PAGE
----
Calgary's blog

Who Cares?

This post brings attention to the faces of poverty and the real struggles that Calgarian's are dealing with every day. Franco writes about ways we can avoid becoming complacent about poverty and poverty reduction, and lists three ways we can truly can make a difference for those living in poverty in communities across the city.

Basic Income, Let's Continue the Conversation...

Giving people more choice is part of a larger conversation, and I think if we truly intend to reduce poverty under the framework of human rights and social justice we need to focus on restoring dignity. Being poor carries a social stigma, and implementing a basic income for all would restore dignity for a lot of people.

My Thoughts from the 3rd Annual Poverty Reduction Summit

Community Advocate Hilary Chapple discusses her key takeaways from this year's annual poverty summit.

A Week in the Life of an Indigenous Strategist

I am building connections and helping to create a plan that moves us towards our goal with the Enough For All Strategy. I have attended meetings and held an information session so that we can better understand the United Nations Declaration on the Rights of Indigenous People. I have lived in Calgary many years still get asked a lot of questions.

A tso tsi i ka kiman (Combined Effort)

Ani ta pisi is part and parcel of a creation story but it can also illustrate how the Western worldview can connect with the Indigenous worldview. Much of the work that Amanda and I have been doing with Vibrant Communities Calgary is reflective of the Blackfoot language and culture.

Aa stse tso to piis poo kaiks (First day of school for children)

For some children, the first day of school is eagerly anticipated. It’s a chance to show off shiny new backpacks and sneakers, greet old friends, and meet new teachers. For several First Nation, Metis and Inuit children across Canada, the experience of going to school has not always provided such high hopes, from children and parents alike.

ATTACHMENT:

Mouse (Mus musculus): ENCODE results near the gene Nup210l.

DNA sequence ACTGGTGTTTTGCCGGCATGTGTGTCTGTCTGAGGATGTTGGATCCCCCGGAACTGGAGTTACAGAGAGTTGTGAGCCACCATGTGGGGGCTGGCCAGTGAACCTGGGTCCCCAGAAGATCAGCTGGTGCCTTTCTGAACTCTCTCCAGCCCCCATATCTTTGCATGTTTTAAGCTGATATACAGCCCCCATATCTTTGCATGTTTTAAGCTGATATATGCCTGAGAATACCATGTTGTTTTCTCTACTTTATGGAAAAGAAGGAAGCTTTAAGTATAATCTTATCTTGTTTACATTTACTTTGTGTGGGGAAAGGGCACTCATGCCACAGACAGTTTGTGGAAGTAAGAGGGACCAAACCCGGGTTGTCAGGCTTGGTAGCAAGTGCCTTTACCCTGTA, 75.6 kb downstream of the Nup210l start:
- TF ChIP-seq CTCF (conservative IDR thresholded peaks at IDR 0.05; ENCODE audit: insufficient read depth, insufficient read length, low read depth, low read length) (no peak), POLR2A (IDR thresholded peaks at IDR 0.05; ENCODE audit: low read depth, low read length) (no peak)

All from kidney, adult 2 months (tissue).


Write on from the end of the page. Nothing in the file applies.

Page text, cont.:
Maaks stsi nat to topi (Why did I have to go to residential school?)

“A lot of people say, “OH, in residential school our kids always smile.” I call that the smile of fear. You have to smile. That’s the smile of fear. I became one of them. For the longest time I didn’t have a real smile.” -former student David Belleau

Honouring the Truth, Reconciling for the Future

Aboriginal and non Aboriginal Canadians are completely interconnected on this major issue. We need to connect, appreciate, and understand. We must heal our mutual brokenness together.

Nipo wa akais skoo to (Blackfoot phrase – Summer has returned)

In an urban setting like Calgary, National Aboriginal Day events, such as barbecues, pipe ceremonies, information sessions, cultural competency training, and others, can fill a gap for families who may be unable to return to their home communities for celebrations like Treaty Days and Powwows and ceremonial events like Sundances or Sweats.

Kimma pi pit sinni (compassion/kindness)

‘Kimma pi pit sinni,’ reflects a broader spectrum of how society should treat each other in an ideal world. Siksika Elders would say, “a kimmis ma ta piktsi kyook stawap si iiso tsika” or “be kind to people you will be rewarded in the future” and the parallelism to that is the “laws of compensation” which hold the same concept.